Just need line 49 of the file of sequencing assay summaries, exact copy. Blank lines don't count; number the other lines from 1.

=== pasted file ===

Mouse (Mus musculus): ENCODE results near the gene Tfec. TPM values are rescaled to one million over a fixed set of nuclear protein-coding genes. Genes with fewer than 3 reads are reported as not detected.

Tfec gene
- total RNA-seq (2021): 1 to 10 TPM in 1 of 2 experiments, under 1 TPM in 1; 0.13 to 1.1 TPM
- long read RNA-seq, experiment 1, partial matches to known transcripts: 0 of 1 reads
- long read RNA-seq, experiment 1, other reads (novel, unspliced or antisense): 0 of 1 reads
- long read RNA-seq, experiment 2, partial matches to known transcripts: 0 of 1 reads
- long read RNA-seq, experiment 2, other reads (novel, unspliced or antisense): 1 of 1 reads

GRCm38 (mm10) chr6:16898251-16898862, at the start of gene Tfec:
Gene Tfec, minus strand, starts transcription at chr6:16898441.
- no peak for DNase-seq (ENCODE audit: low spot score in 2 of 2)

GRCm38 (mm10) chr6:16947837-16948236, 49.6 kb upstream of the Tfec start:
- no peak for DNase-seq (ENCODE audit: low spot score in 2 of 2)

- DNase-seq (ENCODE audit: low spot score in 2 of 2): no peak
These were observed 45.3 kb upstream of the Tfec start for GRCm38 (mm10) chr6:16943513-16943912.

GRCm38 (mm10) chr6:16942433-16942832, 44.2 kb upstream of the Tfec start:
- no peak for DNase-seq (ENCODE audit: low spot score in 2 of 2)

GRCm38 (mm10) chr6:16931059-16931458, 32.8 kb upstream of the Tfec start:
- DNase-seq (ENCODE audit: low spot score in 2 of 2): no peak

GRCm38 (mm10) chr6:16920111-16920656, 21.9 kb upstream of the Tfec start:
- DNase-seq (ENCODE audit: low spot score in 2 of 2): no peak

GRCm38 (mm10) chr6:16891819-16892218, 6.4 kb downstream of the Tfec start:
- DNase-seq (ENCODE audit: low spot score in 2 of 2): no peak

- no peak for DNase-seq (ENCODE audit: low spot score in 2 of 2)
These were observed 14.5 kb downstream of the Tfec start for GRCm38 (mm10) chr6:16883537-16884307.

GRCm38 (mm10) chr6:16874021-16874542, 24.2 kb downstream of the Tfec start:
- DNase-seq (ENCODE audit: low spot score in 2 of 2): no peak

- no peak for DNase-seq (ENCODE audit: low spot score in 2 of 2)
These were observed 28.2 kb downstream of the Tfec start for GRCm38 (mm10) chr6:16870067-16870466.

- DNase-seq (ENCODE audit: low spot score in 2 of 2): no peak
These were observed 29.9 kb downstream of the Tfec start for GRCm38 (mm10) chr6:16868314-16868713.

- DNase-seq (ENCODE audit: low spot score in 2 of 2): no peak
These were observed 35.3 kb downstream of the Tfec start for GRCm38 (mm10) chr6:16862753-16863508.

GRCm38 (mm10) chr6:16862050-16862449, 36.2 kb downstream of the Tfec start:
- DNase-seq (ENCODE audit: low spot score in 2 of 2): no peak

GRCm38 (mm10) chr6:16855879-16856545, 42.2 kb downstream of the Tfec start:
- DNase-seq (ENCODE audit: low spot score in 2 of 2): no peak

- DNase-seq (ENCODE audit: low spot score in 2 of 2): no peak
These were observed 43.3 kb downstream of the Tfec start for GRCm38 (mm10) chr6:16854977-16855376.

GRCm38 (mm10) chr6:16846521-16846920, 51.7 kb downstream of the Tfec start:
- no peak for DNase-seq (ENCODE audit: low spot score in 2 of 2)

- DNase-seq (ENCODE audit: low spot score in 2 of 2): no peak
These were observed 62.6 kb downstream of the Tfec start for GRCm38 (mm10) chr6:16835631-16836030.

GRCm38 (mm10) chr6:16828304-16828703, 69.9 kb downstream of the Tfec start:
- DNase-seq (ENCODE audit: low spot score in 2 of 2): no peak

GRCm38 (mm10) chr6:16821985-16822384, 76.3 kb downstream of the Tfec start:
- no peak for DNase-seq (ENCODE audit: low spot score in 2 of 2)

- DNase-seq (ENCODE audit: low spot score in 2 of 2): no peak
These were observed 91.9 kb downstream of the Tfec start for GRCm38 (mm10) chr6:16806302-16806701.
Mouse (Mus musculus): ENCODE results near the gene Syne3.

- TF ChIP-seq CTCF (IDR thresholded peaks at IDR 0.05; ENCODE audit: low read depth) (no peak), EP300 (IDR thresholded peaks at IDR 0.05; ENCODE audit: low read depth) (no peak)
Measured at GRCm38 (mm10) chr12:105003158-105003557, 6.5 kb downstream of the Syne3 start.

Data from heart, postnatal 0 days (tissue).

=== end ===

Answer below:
Mouse (Mus musculus): ENCODE results near the gene Syne3.